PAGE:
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I started out thinking that McDonald was doing something really innovative here in “Ideas of the Book and Histories of Literature: After Theory.” Now I’m not so sure. The more I think about the merging of book history and high theory, the with-theory rather than the after-theory of book history, the more I wonder what his article accomplishes. Certainly, the two “enterprises” as McDonald calls them (I’m still searching for a better word) needed to be reconciled, if not for humanities scholars in general, then at least for the book historians. But does McDonald offer a methodology, a way, a demonstration of how book history can be merged with high theory? Or is he merely retracing the steps of each in order to demonstrate that both begin from the same basic question and have as their ends a common goal? McDonald encourages us to think of the period of high theory “less as a rise and fall, epochal, or betrayal narrative and more as a particularly disputatious episode” (215). Rather than deploring this period or lamenting its passing, McDonald asserts that we should approach the era of high theory with “a view to making the most of the sites that theory cleared and the agendas for research it set but sometimes failed to develop” (216). He begins by commending high theory’s investigation of the “question of literature,” and, indeed, his main agenda here is to show that book history as an area of study has been conceived and developed, as it were, by way of theory, precisely because of its focus on this same investigation. Both movements begin from a common question: What is literature? And it is only through the combination of both lines of thought, I think McDonald is saying, that we can arrive at an answer that comes close to the truth.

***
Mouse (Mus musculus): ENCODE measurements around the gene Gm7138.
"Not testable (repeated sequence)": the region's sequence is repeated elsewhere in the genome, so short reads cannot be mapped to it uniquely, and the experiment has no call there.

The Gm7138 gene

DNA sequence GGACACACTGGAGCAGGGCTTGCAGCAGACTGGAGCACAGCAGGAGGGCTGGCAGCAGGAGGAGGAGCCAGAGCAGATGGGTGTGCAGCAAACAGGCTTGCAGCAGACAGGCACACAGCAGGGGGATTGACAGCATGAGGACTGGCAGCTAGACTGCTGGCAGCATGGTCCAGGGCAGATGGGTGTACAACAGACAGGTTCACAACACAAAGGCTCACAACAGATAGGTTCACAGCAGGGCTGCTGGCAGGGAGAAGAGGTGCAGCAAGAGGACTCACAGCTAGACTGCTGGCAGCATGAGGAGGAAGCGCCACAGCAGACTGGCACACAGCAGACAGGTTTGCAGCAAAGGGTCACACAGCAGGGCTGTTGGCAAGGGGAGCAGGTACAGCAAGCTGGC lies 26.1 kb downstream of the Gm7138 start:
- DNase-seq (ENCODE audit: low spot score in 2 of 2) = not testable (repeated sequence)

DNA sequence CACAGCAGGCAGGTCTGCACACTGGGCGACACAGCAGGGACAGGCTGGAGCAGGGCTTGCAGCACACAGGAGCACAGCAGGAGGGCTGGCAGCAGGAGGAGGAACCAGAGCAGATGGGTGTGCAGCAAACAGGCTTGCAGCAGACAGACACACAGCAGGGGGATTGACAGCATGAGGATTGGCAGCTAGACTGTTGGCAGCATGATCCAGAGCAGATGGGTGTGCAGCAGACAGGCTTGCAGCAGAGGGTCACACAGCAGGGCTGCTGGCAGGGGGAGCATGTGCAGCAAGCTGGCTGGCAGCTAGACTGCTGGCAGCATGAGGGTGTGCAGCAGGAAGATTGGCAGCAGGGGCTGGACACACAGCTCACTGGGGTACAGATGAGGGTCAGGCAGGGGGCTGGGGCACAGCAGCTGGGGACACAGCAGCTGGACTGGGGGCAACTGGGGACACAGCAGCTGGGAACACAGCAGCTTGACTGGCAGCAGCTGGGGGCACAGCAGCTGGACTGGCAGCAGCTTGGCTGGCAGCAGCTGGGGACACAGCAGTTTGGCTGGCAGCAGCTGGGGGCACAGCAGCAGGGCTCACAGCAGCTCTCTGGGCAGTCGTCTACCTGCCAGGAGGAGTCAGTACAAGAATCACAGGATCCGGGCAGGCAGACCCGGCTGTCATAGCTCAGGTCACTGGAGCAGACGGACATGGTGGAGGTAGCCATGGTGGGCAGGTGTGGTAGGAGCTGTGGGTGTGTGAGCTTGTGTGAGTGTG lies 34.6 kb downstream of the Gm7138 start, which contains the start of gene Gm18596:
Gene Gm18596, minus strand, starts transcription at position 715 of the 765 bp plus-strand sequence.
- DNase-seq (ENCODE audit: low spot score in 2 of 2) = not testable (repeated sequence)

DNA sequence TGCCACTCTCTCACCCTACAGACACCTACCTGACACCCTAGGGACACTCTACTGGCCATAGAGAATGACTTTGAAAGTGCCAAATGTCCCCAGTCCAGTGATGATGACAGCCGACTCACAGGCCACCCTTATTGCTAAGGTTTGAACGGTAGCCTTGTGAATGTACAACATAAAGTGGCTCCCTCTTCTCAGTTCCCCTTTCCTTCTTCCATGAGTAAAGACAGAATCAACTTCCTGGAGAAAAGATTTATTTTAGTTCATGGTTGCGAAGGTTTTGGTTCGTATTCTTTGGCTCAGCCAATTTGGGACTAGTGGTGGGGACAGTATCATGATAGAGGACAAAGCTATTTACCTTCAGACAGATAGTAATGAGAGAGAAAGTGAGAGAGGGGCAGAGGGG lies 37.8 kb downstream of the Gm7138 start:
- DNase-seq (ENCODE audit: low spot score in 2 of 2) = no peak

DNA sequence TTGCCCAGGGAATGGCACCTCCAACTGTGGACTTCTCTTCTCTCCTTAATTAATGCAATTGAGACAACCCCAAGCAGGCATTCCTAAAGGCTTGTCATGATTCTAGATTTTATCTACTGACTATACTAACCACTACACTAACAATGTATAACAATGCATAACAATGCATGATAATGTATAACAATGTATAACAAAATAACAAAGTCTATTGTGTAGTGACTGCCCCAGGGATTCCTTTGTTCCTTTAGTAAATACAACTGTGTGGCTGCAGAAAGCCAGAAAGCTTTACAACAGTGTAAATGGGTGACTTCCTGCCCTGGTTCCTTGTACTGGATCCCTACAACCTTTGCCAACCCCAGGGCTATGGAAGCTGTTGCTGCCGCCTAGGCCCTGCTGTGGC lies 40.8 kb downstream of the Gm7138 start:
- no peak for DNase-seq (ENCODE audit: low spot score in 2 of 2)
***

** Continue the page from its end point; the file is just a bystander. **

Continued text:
But is it even this ambitious? McDonald says that revisiting the debates surrounding the question “Qu’est-ce que la litterature” “allows us to reorient the debate by identifying unexpected intersections between the apparently opposed enterprises of theory and the history of the book” (217). Intersections. What do we do with intersections?

And no doubt McDonald’s intersections are not mere comparisons. You’re simplifying the text so that you can get out of it easier and faster. Sit in it for a while, especially if it puts you out of ease. McDonald locates the connection between the seemingly polarized views of skeptical anti-essentialism espoused by Fish, Eagleton and Barthes, and enchanted anti-essentialism espoused primarily by Blanchot in the work of Derrida, who I am now convinced is the undiscovered father of Book History. In Acts of Literature, Derrida writes that “for the literary work as such to emerge” (qtd. in McDonald 221) it must utilize certain “framing” devices. Here he is talking about paratexts, contexts, intertexts, cotexts. And the law, as it were, of those paratexts, that’s what we call Book History! This for me is one of the pivotal points in the article, but McDonald does not acknowledge it as such. In an act which is decidedly after-and-not-with-theory, he breaks off this discussion of skeptical anti-essentialism and enchanted anti-essentialism and begins an entirely new section to introduce a new “interdisciplinary mode of inquiry:” (222) book history. This is to say that he begins again, and, it seems to me, entirely anew as if he forgot what occurred in the previous section, as if it was worth forgetting.

But he remembers as he goes on. He calls theory back.

But only to reenact the very real separation of it and book history in the academy and to redefine the ostensible differences between these two modes.

But when he gets there, when he finally brings them together, it’s through Derrida again who says Il n’y a pas de hors-texte. This statement that emphasizes the hors-text, a bookmaking term and the hors-text “the outside of the text” “illustrates how [Derrida’s] thinking connects rather than separates theorists and book historians by pointing to their shared interest in radically rethinking the idea of the book” (223).